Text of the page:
We’ve been thinking about the manufacturing sector in Australia in the wrong way. The general perception is that it’s in a terminal decline, which will be realised when the last of the big car companies shuts down in a few years’ time. Depending on who you talk to, globalisation and cheaper labour elsewhere or a lack of support from Australian governments (or both) have seen the local manufacturing sector enter a death spiral.
In fact, that’s far from true—Australian manufacturing is in a state of transition, but it’s certainly not down and out. A study by the Australian Workforce and Productivity Agency (PDF) shows that manufacturing averaged 1.9% annual growth from 1993–2008, although there’s been a slight decline since then. Manufacturing just didn’t grow as quickly as other sectors, and has seen its relative importance decline from 13.2% of GDP in 1975 to below 7% now.
But there are good reasons to think that we’re actually pretty well placed to take advantage of the transformation that technologies like additive manufacturing (3-D printing) are already bringing to the world of manufacturing. Some 60% of employment in Australian manufacturing is in small to medium enterprises (SMEs, employing fewer than 200 people). Those are the sorts of firms where the greatest agility is possible—a quality that’ll serve them well as new manufacturing techniques that favour decentralised and/or specialised production begin to dominate the landscape.
The potential impact of 3-D printing hasn’t been widely appreciated yet. And I have to put my hand up and plead guilty—I was aware of the broad principles, but a visit to ASPI the week before last by reps from the Australian 3D Manufacturing Association was a real eye opener. I hadn’t appreciated that it had already profoundly changed some specialist areas. As just one example, the hearing aid industry now uses 3-D printing extensively, and can produce a more customer-specific product on shorter timescales than was possible before. General Electric has printed a working jet engine and NASA has made rocket injectors (see the photo above).
The implications for the entire production chain, from initial component manufacturing to the shipping of end products aren’t entirely clear (and investment markets are struggling to understand them), but there’s clearly a lot of streamlining possible. Complex items with moving parts can be printed already ‘assembled’ and it’s possible that even large consumer items, including cars, might one day be manufactured locally from downloaded plans rather than shipped around the world. If so, producing software designs for items for remote manufacture will become a high-value part of the supply chain.
It’s interesting to contemplate what that means for the defence industry. Perhaps not surprisingly, that specialist sector is a microcosm of manufacturing more broadly. There are some large and highly visible sub-sectors that are struggling and probably won’t survive in anything like their current form without significant government support, much like the car industry. And there are lots of SMEs doing good work and finding niches in which they offer real value.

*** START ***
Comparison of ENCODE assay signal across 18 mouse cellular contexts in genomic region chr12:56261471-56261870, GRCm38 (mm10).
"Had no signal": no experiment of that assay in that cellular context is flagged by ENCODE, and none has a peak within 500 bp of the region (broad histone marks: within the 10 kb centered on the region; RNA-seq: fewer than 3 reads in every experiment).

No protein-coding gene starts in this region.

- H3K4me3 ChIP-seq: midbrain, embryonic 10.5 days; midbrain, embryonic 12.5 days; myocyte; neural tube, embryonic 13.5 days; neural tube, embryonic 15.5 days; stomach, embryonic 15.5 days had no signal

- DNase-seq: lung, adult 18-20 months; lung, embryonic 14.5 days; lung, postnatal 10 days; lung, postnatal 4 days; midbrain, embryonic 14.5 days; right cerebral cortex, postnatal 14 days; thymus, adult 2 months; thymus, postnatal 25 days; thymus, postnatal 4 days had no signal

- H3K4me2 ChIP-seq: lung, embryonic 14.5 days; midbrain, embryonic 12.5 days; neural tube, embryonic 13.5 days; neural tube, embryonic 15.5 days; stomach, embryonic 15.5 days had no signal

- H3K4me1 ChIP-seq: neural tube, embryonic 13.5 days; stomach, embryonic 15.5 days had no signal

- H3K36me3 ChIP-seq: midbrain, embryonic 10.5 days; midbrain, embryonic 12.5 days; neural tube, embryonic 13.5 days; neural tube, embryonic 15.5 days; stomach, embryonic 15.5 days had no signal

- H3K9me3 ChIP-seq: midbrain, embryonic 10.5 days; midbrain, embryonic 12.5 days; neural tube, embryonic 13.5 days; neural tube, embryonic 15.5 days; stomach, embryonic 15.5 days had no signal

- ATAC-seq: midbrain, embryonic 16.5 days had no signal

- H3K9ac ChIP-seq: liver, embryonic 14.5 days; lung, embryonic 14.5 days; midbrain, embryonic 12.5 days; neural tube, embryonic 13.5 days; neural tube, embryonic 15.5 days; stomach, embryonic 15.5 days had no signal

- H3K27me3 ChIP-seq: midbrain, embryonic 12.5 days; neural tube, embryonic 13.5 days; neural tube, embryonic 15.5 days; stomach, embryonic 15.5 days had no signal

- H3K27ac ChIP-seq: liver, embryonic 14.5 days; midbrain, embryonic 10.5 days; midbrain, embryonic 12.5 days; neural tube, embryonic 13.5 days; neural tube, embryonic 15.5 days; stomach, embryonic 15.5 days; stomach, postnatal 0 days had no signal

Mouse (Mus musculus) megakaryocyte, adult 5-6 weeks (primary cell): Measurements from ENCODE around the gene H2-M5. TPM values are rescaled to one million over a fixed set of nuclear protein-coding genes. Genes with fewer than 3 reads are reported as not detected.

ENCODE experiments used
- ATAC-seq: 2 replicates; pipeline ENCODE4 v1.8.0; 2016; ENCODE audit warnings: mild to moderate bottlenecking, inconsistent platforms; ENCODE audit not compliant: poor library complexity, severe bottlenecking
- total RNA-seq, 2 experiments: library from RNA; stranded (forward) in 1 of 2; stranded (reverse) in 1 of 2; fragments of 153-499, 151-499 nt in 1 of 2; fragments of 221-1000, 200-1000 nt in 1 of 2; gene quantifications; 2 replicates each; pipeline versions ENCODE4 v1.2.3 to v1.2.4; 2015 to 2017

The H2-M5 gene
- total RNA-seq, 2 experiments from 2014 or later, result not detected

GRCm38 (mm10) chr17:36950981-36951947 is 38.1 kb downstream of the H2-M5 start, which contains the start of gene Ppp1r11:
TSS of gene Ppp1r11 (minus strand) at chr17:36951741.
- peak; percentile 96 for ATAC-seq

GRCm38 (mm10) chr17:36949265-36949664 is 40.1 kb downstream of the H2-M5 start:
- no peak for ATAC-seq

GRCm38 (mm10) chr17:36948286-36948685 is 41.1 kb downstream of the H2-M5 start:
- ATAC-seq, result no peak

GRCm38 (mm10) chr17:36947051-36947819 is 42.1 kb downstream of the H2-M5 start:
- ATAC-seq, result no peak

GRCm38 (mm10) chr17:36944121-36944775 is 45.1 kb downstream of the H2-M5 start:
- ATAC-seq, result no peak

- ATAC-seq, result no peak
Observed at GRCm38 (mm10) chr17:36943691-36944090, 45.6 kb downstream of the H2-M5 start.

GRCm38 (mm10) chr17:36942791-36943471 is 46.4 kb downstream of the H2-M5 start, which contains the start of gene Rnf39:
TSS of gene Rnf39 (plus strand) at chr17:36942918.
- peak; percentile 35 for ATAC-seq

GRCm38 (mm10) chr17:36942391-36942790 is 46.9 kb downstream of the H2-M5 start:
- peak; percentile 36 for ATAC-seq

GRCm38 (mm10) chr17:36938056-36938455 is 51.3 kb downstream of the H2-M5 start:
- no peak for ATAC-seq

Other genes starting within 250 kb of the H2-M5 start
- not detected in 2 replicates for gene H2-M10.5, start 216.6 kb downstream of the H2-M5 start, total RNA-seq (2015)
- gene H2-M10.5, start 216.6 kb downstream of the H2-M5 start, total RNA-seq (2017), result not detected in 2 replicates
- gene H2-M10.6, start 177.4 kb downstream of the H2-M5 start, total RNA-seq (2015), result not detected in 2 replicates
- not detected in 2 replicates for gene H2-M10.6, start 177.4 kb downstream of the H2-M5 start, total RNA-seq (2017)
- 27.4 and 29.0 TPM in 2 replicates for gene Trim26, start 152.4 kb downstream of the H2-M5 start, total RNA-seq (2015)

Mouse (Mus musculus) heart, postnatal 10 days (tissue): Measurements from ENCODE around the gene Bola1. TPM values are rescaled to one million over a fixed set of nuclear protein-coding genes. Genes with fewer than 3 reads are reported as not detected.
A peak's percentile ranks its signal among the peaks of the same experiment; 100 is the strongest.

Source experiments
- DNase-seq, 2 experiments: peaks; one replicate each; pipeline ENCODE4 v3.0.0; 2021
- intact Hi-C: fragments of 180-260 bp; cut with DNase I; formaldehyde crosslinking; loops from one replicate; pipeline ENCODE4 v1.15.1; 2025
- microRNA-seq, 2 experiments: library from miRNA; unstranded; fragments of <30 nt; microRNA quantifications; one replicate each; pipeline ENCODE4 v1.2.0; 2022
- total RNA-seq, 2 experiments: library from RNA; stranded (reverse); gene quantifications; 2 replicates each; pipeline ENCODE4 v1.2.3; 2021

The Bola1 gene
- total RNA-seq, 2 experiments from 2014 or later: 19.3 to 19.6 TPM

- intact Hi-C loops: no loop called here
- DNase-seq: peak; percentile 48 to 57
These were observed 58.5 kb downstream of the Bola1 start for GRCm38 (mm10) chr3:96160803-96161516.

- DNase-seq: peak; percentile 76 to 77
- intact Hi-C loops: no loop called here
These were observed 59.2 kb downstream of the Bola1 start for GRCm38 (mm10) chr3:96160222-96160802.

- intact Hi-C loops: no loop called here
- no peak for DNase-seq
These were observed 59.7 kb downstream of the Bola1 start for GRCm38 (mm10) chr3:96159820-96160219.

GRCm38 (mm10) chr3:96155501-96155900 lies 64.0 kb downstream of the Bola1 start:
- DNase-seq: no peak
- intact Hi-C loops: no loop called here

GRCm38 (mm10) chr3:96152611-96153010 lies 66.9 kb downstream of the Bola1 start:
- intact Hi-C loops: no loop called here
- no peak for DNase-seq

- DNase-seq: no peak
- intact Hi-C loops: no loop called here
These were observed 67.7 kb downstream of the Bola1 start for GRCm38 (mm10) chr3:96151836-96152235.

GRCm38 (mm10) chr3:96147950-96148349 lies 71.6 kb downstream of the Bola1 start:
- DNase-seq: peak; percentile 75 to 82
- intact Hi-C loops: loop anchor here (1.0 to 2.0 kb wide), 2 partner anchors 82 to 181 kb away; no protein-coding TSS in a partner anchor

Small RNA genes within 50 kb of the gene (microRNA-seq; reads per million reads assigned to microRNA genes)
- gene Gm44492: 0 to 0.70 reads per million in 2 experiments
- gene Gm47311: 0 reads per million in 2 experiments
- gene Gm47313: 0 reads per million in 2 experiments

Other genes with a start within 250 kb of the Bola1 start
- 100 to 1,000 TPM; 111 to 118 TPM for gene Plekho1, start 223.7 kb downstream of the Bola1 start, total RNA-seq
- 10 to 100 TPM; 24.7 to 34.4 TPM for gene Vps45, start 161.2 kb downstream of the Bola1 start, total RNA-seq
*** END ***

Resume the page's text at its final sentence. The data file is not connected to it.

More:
Naval shipbuilding is an obvious example of the endangered large monolithic manufacturers, with a significant consolidation/contraction already underway as work winds down around the country with the delivery of the LHDs to Navy and as the air warfare destroyer project limps to a conclusion. That said, WA-based shipbuilder Austal has not only managed to survive building naval and constabulary vessels, but has established a successful export business and expanded its operations into two other countries in the process. There’s no trick to that success: Austal identified an area where it has a comparative advantage in designing and building large aluminium vessels, and worked hard to exploit it.
The AWPA report pulls the various threads together when it observes that:
… the closing of Ford’s, GM Holden’s and Toyota’s manufacturing operations does sound a warning about the need for Australian manufacturing to focus on high‑end innovative products and services where we have a competitive advantage.
A couple of examples of the work that Australian industry has done in the F-35 Joint Strike Fighter program show what the future might look like. A team of Melbourne-based aerospace engineers were part of a global design workforce that helped produce the drawings for the F-35. Those are skills that translate easily into a 3-D printing world, producing drawings for objects to be manufactured almost anywhere. Similarly, Australian manufacturers with specialist skills are producing F-35 parts (note the comment about the growing Australian aerospace industry). In the future, such firms mightn’t export items as much as manufacture specialist components for local use that are currently imported, simply because it’ll be more efficient to do so.
High-value manufacturing involves advanced techniques like 3-D printing and composite materials, systems integration and identifying opportunities to participate in international supply chains. We need to update our thinking to realise that producing large objects through ‘metal bashing’, such as ship hulls, is increasingly the low value-add end of manufacturing. Tomorrow’s high value might not involve producing solid objects at all—at least in any way we’d recognise today.